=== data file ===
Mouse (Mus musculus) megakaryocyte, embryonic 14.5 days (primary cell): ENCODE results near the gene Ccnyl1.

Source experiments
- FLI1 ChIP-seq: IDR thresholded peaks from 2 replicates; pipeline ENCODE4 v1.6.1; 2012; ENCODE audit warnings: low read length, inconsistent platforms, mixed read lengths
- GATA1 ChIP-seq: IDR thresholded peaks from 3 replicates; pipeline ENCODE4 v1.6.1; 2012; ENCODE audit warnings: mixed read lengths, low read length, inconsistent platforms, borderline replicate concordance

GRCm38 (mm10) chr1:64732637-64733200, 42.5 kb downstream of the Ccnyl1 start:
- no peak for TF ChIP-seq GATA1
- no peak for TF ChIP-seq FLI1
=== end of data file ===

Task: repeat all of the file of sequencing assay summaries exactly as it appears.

Mouse (Mus musculus) megakaryocyte, embryonic 14.5 days (primary cell): ENCODE results near the gene Ccnyl1.

Source experiments
- FLI1 ChIP-seq: IDR thresholded peaks from 2 replicates; pipeline ENCODE4 v1.6.1; 2012; ENCODE audit warnings: low read length, inconsistent platforms, mixed read lengths
- GATA1 ChIP-seq: IDR thresholded peaks from 3 replicates; pipeline ENCODE4 v1.6.1; 2012; ENCODE audit warnings: mixed read lengths, low read length, inconsistent platforms, borderline replicate concordance

GRCm38 (mm10) chr1:64732637-64733200, 42.5 kb downstream of the Ccnyl1 start:
- no peak for TF ChIP-seq GATA1
- no peak for TF ChIP-seq FLI1